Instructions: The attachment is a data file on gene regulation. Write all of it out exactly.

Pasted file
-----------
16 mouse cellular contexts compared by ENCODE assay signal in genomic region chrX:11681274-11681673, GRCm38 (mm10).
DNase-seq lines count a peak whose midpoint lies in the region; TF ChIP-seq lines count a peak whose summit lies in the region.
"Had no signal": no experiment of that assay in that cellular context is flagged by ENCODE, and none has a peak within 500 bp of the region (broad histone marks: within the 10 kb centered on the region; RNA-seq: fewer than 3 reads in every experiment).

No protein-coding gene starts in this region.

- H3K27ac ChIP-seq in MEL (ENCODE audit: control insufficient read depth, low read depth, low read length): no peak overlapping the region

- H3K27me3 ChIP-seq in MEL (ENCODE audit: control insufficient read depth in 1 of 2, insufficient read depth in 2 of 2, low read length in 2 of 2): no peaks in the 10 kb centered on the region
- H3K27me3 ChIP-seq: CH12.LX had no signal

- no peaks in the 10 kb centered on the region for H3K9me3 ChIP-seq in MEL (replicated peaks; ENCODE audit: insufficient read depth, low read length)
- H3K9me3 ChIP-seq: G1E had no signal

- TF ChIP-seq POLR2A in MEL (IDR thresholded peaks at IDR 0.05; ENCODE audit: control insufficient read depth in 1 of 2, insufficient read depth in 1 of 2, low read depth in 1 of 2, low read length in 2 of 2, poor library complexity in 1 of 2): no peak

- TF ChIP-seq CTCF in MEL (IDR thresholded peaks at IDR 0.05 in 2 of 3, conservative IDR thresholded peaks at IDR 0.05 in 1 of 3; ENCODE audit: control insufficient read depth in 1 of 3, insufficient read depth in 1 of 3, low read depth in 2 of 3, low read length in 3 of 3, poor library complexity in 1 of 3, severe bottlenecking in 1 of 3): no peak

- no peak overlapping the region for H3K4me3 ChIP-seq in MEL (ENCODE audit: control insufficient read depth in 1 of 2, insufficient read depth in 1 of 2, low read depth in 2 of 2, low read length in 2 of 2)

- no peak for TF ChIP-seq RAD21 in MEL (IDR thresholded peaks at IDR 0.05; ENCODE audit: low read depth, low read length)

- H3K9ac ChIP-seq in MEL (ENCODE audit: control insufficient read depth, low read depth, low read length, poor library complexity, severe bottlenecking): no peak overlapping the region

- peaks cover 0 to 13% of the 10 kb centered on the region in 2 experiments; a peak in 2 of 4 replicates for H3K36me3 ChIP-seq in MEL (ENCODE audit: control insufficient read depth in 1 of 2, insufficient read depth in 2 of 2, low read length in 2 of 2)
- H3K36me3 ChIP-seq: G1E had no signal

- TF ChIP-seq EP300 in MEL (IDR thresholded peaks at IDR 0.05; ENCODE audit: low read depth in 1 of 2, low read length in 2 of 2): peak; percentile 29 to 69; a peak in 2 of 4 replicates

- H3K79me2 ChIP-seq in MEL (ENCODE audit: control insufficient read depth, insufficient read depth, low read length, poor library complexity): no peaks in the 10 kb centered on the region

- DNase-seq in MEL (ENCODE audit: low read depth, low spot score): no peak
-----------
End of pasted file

16 mouse cellular contexts compared by ENCODE assay signal in genomic region chrX:11681274-11681673, GRCm38 (mm10).
DNase-seq lines count a peak whose midpoint lies in the region; TF ChIP-seq lines count a peak whose summit lies in the region.
"Had no signal": no experiment of that assay in that cellular context is flagged by ENCODE, and none has a peak within 500 bp of the region (broad histone marks: within the 10 kb centered on the region; RNA-seq: fewer than 3 reads in every experiment).

No protein-coding gene starts in this region.

- H3K27ac ChIP-seq in MEL (ENCODE audit: control insufficient read depth, low read depth, low read length): no peak overlapping the region

- H3K27me3 ChIP-seq in MEL (ENCODE audit: control insufficient read depth in 1 of 2, insufficient read depth in 2 of 2, low read length in 2 of 2): no peaks in the 10 kb centered on the region
- H3K27me3 ChIP-seq: CH12.LX had no signal

- no peaks in the 10 kb centered on the region for H3K9me3 ChIP-seq in MEL (replicated peaks; ENCODE audit: insufficient read depth, low read length)
- H3K9me3 ChIP-seq: G1E had no signal

- TF ChIP-seq POLR2A in MEL (IDR thresholded peaks at IDR 0.05; ENCODE audit: control insufficient read depth in 1 of 2, insufficient read depth in 1 of 2, low read depth in 1 of 2, low read length in 2 of 2, poor library complexity in 1 of 2): no peak

- TF ChIP-seq CTCF in MEL (IDR thresholded peaks at IDR 0.05 in 2 of 3, conservative IDR thresholded peaks at IDR 0.05 in 1 of 3; ENCODE audit: control insufficient read depth in 1 of 3, insufficient read depth in 1 of 3, low read depth in 2 of 3, low read length in 3 of 3, poor library complexity in 1 of 3, severe bottlenecking in 1 of 3): no peak

- no peak overlapping the region for H3K4me3 ChIP-seq in MEL (ENCODE audit: control insufficient read depth in 1 of 2, insufficient read depth in 1 of 2, low read depth in 2 of 2, low read length in 2 of 2)

- no peak for TF ChIP-seq RAD21 in MEL (IDR thresholded peaks at IDR 0.05; ENCODE audit: low read depth, low read length)

- H3K9ac ChIP-seq in MEL (ENCODE audit: control insufficient read depth, low read depth, low read length, poor library complexity, severe bottlenecking): no peak overlapping the region

- peaks cover 0 to 13% of the 10 kb centered on the region in 2 experiments; a peak in 2 of 4 replicates for H3K36me3 ChIP-seq in MEL (ENCODE audit: control insufficient read depth in 1 of 2, insufficient read depth in 2 of 2, low read length in 2 of 2)
- H3K36me3 ChIP-seq: G1E had no signal

- TF ChIP-seq EP300 in MEL (IDR thresholded peaks at IDR 0.05; ENCODE audit: low read depth in 1 of 2, low read length in 2 of 2): peak; percentile 29 to 69; a peak in 2 of 4 replicates

- H3K79me2 ChIP-seq in MEL (ENCODE audit: control insufficient read depth, insufficient read depth, low read length, poor library complexity): no peaks in the 10 kb centered on the region

- DNase-seq in MEL (ENCODE audit: low read depth, low spot score): no peak